Saturday, July 22, 2006

WOC-6: Yvette first, the rest nowhere

Most British orienteers go to the Scottish 6-Day at some point, and 1999 was just another 6-Day to some. The difference of course was that WOC 99 just happened to be going on in parallel. It was yet another week of hot weather for a World Championships, with the event centre in Inverness and races spread over a wide area, and it was yet another year where we all hoped that Yvette would finally grab the victory she deserved. Yvette warmed up by winning the World Cup Short Race in the Lake District, and the crowd went wild. Could she do it again when it really counted? Just to cause confusion, she got married and suddenly we had to learn to cheer for Yvette Baker.

The classic race qualifier and final were in Glen Affric. Steve Hale and Heather Monro both had excellent runs to finish 12th and 8th respectively. Yvette finished the Classic Race with the leading time, and said she was happy with her run. But one by one the rest of the field came in, and it was finally to end up as 4th place. Perhaps the Short Race then...

The Short Race qualifier went to plan, with Yvette winning her heat, leaving her to start last but one in the final. I spent the race in the forest with a Swedish TV crew. We were positioned to capture the spectator control, and then a quick dash allowed us to see runners at the penultimate control as well. The radio split times sounded encouraging and suddenly I looked up to see a crowd of runners at the spectator control. Unbelievably Yvette had caught all three runners ahead of her. The four runners set off on the final loop leaving the crowded finish field to wait in hope. I crossed over to the penultimate control and waited. We already knew that many runners were missing this control and ending up on the hill to our left. I saw a group of three people coming round the edge of the hill. This was it, but Yvette wasn't with them. And then all I remember is a British O-suit flashing past away from the control and towards the finish, leaving the others to loop back and punch Then the cheering started and we strained to make out what the commentators had to say. World Champion. Gold medal. Yvette, we never doubted you. It's worth recording that this was also the start of a real new world order. Yvette was followed home by Lucie Bohm of Austria and Frauke Schmitt Gran of Germany. For the first time ever there were no medals for Scandinavians in a World Championships race.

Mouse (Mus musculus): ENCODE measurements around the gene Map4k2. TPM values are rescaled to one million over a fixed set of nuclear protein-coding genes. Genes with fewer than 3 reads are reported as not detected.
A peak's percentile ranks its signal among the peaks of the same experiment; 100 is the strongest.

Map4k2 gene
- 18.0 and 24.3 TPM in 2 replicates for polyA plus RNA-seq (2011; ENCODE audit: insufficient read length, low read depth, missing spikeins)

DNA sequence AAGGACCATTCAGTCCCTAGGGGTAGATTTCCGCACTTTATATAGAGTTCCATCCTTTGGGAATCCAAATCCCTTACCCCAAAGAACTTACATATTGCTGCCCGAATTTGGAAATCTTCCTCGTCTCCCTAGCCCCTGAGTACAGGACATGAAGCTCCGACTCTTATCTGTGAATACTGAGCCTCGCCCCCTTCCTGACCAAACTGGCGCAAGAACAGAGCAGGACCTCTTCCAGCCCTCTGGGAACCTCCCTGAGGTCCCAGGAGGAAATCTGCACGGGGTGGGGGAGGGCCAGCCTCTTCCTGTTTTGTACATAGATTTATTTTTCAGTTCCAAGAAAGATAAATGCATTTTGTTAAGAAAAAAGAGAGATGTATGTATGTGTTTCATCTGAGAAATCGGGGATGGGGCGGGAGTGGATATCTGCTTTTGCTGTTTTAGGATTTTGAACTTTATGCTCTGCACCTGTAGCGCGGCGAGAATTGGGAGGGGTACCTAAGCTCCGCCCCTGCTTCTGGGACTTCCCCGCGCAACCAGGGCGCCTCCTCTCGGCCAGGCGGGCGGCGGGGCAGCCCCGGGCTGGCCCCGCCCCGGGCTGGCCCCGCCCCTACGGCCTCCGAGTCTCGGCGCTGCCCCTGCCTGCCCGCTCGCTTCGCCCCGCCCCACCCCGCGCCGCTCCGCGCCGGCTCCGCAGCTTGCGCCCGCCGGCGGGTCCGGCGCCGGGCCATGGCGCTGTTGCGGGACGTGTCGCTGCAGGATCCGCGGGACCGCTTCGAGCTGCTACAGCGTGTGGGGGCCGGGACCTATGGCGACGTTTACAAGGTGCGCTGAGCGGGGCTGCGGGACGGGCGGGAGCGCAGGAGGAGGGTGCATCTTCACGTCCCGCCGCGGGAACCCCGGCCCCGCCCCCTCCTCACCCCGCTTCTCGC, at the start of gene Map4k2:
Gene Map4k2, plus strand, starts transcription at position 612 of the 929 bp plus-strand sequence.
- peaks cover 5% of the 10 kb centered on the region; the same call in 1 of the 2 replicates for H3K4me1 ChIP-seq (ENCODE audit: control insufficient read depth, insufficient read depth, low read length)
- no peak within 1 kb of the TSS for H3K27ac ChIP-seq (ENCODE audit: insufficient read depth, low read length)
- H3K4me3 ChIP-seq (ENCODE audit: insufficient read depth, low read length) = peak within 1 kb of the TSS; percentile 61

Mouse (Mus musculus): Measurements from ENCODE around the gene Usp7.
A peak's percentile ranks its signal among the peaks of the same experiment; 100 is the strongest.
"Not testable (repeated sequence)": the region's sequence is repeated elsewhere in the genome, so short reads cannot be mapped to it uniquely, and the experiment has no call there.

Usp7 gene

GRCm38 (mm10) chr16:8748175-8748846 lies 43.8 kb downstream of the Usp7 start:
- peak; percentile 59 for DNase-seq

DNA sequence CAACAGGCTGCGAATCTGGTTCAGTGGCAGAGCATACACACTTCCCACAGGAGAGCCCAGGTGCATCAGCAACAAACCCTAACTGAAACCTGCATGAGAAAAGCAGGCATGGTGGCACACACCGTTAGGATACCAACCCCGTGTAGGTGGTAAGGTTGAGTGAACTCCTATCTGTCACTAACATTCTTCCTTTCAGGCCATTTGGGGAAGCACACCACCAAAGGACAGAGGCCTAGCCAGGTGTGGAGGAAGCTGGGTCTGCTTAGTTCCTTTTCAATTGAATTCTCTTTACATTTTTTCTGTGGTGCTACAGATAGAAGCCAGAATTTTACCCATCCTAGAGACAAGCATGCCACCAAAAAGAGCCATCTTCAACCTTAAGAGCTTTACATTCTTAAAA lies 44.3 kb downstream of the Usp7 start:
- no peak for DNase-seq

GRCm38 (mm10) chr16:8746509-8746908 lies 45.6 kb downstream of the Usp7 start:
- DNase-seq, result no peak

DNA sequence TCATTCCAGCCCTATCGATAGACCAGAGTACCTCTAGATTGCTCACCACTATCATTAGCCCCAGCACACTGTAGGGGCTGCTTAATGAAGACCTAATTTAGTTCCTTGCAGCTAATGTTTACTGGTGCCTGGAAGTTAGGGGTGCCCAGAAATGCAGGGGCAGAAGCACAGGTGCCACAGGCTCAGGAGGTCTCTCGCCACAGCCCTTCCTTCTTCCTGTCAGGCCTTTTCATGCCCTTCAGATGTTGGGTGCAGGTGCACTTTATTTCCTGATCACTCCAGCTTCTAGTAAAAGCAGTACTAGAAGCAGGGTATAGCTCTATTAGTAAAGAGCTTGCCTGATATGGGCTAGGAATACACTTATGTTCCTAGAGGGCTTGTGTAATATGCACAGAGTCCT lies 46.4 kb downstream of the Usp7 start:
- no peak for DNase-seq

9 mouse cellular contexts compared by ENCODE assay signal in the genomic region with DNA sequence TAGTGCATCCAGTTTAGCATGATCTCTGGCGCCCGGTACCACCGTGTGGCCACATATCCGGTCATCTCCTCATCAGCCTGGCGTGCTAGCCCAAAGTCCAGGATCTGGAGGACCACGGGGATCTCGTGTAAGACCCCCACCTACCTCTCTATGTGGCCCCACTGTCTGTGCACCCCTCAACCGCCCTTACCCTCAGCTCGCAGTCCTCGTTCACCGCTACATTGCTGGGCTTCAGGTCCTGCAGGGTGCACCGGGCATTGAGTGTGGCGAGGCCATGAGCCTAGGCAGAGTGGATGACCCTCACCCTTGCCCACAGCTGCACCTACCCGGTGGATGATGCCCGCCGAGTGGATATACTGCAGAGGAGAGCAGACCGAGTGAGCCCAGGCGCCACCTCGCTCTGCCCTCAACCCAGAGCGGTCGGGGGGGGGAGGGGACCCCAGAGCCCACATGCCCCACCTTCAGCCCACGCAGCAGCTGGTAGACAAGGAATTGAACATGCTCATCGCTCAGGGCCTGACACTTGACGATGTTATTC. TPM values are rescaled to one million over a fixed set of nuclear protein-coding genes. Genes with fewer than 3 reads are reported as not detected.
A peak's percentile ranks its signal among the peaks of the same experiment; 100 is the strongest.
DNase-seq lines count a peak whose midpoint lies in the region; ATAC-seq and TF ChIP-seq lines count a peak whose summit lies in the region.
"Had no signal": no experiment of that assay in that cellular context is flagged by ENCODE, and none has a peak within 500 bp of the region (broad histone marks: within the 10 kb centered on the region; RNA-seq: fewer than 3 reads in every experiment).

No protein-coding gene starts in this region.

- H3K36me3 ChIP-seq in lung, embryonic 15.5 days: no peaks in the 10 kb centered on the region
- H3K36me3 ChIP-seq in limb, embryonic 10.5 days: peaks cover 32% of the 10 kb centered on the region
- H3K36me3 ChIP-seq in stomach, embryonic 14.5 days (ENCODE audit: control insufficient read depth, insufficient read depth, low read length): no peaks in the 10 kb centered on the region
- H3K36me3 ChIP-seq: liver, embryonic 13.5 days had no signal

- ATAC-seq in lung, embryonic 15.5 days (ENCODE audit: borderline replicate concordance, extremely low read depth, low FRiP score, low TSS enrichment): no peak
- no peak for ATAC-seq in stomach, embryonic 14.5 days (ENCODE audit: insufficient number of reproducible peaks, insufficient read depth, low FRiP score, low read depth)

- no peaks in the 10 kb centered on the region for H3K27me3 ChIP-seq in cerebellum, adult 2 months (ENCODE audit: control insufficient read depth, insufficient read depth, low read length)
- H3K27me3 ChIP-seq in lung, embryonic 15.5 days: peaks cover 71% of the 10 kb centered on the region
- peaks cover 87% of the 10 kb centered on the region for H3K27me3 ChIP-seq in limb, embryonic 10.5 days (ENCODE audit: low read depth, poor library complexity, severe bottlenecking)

And there was still the relay. This turned out to be in probably the best setting of any World Championships race I have been to, and it certainly had the best commentary. I'd swapped the Swedish TV crew for a Finnish TV crew, and got to see some of the race in the forest, as well as from high up on the hill overlooking the finish. I will never forget the noise that the crowd made as Heather Monro punched at the last control and brought the Brits into first place after two legs. Yvette was running last "Relay stalwart in anyone's dream team" CompassSport had said in the preview. She went out in fourth place, just seconds behind the Swedes. The radio reports all around the course simply told us that it would be Sweden or Britain for bronze. And by the end it came down to a straight sprint into the finish field. The yellow and blue of Sweden just held off the red, white and blue of Great Britain.

So Great Britain now had a World Champion. Was this the start of something big, or just a one-off? The British spectators knew what they wanted to believe, and from now on expectations would be even higher.

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